Thanks for the in-depth response. I appreciate it.
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Aren't there actions a first responder could take that could be potentially life saving without putting the responder at risk? Something like helping a critically injured person that isn't in a burning building? Creating potential escape routes by dousing portions of a house with water? Extracting someone from a collapsed structure?
There's a difference in my mind between doing nothing at all, carrying out actions that have little to no personal risk, and running into a burning and/or smoke filled building.
Standard IANAL disclosure blah blah. It seems to me like there could be some legal responsibility here in the case of loss of life. If you have the means, the opportunity and the training to prevent loss of life without substantial personal risk but willfully do nothing, I'd think, at the very least, you'd be liable for criminal negligence if not manslaughter.
I'm not a big fan of deductions either. My point was that the health care bill is business as usual. I just don't get how it's markedly different than what came before.
How about instead of a $950 fine, we raise taxes for everyone? Then you get to deduct (up to some maximum, say $950) the amount you spend on health care?
Or instead of health care, you get to subtract an amount for each kid you have. Or how much interest you pay on your mortgage. Or... hopefully you get my point? I guess you can argue the health care bill is raising taxes on those that don't buy insurance and is deceptive in the way that tax is being levied. I might even agree. The problem is, I fail to see how that's markedly different from other tax/deduction rules. Or at least different enough to motivate me to join protests or political rallies or tea parties.
People are already taxed more for not paying mortgage interest. That makes less sense to me than paying more to subsidize the sick (even though I benefit from the mortgage interest deduction). Why wasn't the mortgage interest deduction upsetting people as much? It effectively "fines" people for not buying real estate on credit.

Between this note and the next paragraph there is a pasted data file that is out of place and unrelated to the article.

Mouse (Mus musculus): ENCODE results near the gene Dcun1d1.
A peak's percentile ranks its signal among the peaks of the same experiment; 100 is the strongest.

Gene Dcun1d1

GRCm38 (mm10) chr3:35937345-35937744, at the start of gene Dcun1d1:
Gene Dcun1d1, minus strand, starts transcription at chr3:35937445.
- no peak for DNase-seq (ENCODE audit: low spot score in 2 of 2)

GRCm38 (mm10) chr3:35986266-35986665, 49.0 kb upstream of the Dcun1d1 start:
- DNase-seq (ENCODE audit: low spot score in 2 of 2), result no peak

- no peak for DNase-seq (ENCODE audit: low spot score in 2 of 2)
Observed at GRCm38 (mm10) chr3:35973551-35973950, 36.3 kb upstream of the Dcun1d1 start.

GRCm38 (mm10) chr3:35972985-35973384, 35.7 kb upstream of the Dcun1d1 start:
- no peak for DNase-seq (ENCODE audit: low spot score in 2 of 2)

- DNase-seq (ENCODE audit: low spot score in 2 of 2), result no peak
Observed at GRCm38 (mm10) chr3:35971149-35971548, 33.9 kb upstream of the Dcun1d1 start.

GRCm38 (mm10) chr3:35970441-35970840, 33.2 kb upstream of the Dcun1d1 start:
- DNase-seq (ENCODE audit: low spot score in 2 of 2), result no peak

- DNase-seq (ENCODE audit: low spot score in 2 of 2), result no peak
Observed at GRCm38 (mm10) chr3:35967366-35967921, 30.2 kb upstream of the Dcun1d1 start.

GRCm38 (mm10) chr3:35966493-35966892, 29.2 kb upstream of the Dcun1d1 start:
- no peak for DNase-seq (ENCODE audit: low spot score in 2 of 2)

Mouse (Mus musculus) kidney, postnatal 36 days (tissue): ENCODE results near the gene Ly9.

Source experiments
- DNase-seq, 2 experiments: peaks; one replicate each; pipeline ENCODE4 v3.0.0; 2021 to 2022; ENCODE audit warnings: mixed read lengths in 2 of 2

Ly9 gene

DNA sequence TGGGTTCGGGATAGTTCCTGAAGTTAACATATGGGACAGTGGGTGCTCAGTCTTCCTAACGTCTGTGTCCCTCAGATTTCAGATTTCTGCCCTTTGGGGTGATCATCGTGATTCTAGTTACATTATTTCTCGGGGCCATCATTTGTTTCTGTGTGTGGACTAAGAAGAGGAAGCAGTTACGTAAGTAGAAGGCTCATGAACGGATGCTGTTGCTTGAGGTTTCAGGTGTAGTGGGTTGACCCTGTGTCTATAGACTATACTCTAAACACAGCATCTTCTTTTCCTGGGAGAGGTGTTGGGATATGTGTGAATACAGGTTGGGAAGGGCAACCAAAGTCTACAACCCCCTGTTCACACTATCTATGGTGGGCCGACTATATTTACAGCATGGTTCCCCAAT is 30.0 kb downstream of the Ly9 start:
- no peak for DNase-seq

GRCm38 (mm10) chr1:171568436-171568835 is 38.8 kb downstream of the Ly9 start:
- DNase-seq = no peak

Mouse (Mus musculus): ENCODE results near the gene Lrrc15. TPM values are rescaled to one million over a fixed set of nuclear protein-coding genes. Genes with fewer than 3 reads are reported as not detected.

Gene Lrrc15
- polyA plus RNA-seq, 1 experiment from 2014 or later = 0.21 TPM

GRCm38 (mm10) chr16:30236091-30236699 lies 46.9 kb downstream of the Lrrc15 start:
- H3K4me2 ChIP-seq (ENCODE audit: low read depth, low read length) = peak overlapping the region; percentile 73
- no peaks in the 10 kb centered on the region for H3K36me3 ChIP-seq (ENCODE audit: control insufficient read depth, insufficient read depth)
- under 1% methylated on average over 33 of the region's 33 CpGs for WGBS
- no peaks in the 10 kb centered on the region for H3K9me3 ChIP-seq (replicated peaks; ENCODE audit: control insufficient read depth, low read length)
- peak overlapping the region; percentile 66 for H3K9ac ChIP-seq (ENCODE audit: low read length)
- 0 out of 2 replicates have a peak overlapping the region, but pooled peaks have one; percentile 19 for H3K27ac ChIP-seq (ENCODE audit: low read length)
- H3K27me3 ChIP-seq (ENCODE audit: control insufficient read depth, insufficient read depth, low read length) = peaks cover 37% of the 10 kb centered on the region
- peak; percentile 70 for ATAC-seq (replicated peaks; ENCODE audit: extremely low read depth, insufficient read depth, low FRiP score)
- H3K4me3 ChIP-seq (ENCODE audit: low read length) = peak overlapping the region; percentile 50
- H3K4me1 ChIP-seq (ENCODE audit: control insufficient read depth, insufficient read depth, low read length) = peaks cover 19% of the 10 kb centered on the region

It's like a segment of our population suddenly woke up and realized they have to pay income taxes following incomprehensible rules. The strange thing is, that awakening seemed to occur at the same time Obama won the election.
Speaking of python, check out Panda3D. It's a complete game engine written in c++ and has a nice python API that exposes pretty much everything. It's totally open-source as well (very liberal BSD license).
It ships with a large set of examples, some of which are games.
I agree. I guess I still prefer a mouse to a joystick but both the controllers and the games have gotten much better for console FPS'. It doesn't make much difference to me now. I migrated to consoles for similar reasons as you did (mainly cost). I miss trying out community generated mods and maps but that's my biggest gripe.
Joystick movement of character movement is better than wasd. It's much harder to do a mix of tip-toeing, walking and running on a keyboard. You usually have a sprint button and you might move slower when you're crouching or laying prone but that's about it. You pointed out the biggest console deficiency - quick turns, although some games have a quick turn-around button (LFD2 has one on 360 for example). The quick-turn around button isn't as good but it's a serviceable work-around.
It's not really precision that's missing in joystick controls, you can be just as accurate with a joystick. Rather, the difference is the rate at which you can accurately hit a target. What I've found is that the joystick accuracy lag actually feels more realistic than being able to move your reticule nearly instantly with a mouse. In real life, even the pros can't move a rifle to a new target 40 yards away as fast as you can flick the mouse the same distance in a game. The result is that console guns "feel" like they have weight. It could be argued whether that bit of realism is good or bad but the weighted movement is starting to grow on me.